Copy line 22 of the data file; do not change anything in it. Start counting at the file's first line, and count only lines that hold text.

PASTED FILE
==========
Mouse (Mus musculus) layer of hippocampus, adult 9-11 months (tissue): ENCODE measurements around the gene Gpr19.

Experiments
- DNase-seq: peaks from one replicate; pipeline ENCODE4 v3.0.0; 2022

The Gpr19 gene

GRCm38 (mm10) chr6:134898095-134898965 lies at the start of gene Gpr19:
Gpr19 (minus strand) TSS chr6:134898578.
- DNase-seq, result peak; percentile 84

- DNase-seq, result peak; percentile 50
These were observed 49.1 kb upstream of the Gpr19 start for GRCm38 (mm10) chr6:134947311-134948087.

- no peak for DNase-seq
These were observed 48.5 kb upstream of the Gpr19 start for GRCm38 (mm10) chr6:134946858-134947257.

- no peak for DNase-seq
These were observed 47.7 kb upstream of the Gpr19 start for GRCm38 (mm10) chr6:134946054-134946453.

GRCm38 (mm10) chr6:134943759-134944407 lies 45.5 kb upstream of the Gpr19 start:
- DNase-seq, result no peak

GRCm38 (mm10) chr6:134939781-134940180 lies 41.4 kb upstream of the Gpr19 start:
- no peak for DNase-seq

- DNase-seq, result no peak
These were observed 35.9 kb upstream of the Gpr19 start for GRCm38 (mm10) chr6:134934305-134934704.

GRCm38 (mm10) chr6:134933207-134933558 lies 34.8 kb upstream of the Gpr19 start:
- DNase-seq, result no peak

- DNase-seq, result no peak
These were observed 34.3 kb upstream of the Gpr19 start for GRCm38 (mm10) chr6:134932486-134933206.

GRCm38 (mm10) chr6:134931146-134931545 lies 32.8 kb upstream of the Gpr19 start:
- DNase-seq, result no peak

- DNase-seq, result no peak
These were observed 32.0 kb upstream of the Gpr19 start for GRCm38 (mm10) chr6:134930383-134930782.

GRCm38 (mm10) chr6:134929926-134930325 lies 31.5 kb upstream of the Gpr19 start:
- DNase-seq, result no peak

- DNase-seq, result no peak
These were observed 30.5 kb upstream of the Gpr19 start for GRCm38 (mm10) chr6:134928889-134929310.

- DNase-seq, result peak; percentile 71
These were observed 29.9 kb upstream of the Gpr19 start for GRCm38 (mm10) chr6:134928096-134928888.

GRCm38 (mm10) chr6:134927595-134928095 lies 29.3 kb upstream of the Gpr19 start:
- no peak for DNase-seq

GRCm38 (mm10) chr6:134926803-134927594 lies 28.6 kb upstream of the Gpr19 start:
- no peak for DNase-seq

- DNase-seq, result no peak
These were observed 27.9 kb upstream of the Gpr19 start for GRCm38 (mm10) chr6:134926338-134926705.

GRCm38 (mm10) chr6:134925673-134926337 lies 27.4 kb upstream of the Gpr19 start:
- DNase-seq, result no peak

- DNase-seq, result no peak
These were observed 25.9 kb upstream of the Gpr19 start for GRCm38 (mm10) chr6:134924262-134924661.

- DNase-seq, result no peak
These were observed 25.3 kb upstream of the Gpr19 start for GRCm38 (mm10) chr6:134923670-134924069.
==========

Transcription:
- DNase-seq, result no peak